The wall in Venice, California, was tagged with graffiti just days before Memorial Day. The neighborhood is a frequent target for graffiti artists and the wall itself has been tagged before. The timing of this incident made it particularly upsetting to veterans.
Venice resident Stewart Oscars said that when he saw it on Wednesday evening, it “knocked me out,” he said. “So sickening. Just sadness—think of all these people. They’re gone. I remember the Vietnam war and how friends went to war, and bodies came back.” Oscars said that the graffiti stretched about 100 feet down the wall.
According to George Francisco, the VP of the Venice Chamber of Commerce, this is worse than regular graffiti. He believes that it carries a political message. “It’s a desecration of something that’s a tribute to people who went off to war, in a very unpopular war, and they never came back,” said Francisco. “The children who tagged this are ignorant. The children who tagged this don’t even know that it’s Memorial Day.”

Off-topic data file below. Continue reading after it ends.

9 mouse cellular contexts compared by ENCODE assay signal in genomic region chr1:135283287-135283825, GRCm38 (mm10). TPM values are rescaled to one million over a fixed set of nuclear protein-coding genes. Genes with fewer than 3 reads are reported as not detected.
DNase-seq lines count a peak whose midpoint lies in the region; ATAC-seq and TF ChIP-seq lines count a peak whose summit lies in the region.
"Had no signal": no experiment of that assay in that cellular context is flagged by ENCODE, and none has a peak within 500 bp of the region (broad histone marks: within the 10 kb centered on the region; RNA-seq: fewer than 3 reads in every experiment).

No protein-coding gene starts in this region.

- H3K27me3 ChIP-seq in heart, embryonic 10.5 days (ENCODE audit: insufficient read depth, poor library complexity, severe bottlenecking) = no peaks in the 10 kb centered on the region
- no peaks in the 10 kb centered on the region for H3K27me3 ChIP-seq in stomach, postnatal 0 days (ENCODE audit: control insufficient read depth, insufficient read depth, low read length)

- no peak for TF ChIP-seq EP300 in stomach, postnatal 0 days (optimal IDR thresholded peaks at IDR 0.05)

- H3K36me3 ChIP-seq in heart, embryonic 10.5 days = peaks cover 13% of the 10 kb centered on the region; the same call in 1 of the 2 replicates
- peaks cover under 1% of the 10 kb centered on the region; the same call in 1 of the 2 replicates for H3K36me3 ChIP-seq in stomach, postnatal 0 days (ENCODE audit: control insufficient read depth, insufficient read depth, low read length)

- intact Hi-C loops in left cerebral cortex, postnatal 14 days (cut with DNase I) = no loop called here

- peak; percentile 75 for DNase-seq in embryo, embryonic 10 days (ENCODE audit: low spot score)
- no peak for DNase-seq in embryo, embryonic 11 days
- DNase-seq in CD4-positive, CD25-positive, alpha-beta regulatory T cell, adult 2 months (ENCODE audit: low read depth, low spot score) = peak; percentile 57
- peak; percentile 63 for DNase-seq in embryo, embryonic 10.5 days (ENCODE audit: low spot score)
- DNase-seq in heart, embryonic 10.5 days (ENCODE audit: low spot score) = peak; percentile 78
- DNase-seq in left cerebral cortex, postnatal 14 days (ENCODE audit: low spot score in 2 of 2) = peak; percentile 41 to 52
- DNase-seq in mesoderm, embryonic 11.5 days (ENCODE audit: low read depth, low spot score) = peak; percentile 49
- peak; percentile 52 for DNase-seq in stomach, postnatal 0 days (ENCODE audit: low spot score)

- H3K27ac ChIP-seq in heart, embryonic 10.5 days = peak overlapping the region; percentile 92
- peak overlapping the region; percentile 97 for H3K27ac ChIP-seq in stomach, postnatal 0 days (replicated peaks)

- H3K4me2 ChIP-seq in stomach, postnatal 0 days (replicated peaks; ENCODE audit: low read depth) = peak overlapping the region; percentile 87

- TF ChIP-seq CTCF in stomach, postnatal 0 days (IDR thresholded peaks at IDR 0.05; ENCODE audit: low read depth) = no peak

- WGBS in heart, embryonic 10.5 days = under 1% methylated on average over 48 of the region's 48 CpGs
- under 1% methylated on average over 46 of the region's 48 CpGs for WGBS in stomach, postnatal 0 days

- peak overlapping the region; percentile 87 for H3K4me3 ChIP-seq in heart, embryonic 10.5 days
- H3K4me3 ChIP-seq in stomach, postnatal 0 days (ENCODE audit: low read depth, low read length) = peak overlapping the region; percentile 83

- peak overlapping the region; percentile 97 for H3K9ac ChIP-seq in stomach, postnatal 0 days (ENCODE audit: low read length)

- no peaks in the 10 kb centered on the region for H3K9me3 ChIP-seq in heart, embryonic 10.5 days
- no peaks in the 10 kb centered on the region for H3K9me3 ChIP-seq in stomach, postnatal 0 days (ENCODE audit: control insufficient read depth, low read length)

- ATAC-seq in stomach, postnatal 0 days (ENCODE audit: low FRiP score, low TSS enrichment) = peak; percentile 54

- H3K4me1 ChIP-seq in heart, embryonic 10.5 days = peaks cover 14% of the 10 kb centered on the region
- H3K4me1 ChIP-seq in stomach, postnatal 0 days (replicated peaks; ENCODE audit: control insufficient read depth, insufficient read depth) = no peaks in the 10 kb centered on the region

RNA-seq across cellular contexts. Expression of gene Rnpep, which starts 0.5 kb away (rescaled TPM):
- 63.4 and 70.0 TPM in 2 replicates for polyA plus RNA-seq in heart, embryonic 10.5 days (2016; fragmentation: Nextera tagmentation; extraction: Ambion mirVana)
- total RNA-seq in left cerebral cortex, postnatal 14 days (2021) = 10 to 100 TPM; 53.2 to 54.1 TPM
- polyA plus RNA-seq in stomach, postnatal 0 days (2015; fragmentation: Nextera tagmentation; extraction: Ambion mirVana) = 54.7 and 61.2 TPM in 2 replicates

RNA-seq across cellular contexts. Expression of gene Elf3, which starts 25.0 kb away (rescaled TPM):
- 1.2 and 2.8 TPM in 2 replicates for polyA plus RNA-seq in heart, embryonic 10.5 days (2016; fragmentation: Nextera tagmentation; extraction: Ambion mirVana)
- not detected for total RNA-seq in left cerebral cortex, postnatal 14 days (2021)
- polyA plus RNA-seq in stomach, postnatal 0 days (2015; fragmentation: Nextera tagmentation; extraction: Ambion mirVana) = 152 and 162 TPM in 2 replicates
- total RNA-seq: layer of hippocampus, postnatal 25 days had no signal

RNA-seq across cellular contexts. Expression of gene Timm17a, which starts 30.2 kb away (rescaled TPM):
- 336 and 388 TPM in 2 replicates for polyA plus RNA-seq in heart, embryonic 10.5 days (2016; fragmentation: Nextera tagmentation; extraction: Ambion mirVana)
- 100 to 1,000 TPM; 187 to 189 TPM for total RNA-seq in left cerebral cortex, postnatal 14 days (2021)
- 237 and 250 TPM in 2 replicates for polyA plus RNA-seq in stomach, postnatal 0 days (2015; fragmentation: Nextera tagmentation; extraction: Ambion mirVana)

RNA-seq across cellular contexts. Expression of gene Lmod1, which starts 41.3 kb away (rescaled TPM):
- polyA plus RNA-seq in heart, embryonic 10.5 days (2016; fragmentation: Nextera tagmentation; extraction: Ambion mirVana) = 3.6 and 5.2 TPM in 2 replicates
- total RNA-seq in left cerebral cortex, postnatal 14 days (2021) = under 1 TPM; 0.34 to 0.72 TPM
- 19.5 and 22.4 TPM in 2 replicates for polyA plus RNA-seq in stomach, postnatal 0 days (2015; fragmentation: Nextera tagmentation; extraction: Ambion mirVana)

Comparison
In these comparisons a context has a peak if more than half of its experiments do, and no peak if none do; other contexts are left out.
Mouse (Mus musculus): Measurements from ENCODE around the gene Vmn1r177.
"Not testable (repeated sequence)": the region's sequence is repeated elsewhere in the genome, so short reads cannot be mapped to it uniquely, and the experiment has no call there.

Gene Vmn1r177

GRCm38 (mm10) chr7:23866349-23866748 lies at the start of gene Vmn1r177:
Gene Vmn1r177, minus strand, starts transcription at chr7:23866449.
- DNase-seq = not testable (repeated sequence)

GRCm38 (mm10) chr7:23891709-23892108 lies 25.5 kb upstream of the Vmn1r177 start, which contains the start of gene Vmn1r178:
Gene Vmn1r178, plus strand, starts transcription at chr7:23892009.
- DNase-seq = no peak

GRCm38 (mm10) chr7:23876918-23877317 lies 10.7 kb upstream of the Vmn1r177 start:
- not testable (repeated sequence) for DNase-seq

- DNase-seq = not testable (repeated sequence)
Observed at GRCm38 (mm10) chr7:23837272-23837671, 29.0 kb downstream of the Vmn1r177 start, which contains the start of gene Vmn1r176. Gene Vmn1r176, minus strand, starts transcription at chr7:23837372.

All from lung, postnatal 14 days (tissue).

The memorial was painted by Vietnam Veteran Peter Stewart in 1992 on a black wall of the Metropolitan Transportation Authority building. It lines Pacific Avenue in Venice. On the wall, there are 2,273 names painted along with the phrase, “You are not forgotten.” The taggers covered that phrase with graffiti. A volunteer painted it back over.
Councilman Mike Bonin said it was “a disgusting and disrespectful act of vandalism,” and said that his office will be working on getting the wall cleaned as soon as possible. The sheriff’s department will be investigating the crime, since the wall belongs to a Metropolitan Transportation Authority building.
Veterans volunteered that next morning to get the wall cleaned.